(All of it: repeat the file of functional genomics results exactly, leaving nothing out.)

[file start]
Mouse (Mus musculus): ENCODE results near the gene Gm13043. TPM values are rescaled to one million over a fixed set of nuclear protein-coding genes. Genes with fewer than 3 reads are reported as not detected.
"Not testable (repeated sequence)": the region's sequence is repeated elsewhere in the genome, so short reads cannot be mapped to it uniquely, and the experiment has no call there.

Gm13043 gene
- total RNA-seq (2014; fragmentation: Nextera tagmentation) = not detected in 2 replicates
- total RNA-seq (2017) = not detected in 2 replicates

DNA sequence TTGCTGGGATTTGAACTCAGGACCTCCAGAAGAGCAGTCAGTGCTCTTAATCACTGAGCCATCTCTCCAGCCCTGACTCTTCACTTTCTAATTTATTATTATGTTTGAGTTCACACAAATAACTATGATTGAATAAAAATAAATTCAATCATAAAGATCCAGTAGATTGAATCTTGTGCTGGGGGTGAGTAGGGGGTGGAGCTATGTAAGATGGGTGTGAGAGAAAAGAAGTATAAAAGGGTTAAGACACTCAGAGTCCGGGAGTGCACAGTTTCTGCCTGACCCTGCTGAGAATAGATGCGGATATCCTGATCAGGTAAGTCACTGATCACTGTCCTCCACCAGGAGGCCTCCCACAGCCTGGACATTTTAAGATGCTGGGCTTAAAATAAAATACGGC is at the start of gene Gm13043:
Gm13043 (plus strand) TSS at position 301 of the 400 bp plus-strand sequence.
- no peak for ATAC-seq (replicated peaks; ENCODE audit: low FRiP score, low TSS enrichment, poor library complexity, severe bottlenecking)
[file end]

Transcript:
Mouse (Mus musculus): ENCODE results near the gene Gm13043. TPM values are rescaled to one million over a fixed set of nuclear protein-coding genes. Genes with fewer than 3 reads are reported as not detected.
"Not testable (repeated sequence)": the region's sequence is repeated elsewhere in the genome, so short reads cannot be mapped to it uniquely, and the experiment has no call there.

Gm13043 gene
- total RNA-seq (2014; fragmentation: Nextera tagmentation) = not detected in 2 replicates
- total RNA-seq (2017) = not detected in 2 replicates

DNA sequence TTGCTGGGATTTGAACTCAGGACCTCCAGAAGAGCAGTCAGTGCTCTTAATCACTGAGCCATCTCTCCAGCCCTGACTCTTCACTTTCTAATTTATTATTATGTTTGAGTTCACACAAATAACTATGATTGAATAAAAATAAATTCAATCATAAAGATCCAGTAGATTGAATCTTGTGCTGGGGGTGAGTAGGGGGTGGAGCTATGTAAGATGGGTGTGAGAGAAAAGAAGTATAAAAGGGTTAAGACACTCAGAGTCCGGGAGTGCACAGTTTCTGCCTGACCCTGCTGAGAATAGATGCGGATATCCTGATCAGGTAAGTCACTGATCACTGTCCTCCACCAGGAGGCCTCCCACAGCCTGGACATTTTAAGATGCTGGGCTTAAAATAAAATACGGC is at the start of gene Gm13043:
Gm13043 (plus strand) TSS at position 301 of the 400 bp plus-strand sequence.
- no peak for ATAC-seq (replicated peaks; ENCODE audit: low FRiP score, low TSS enrichment, poor library complexity, severe bottlenecking)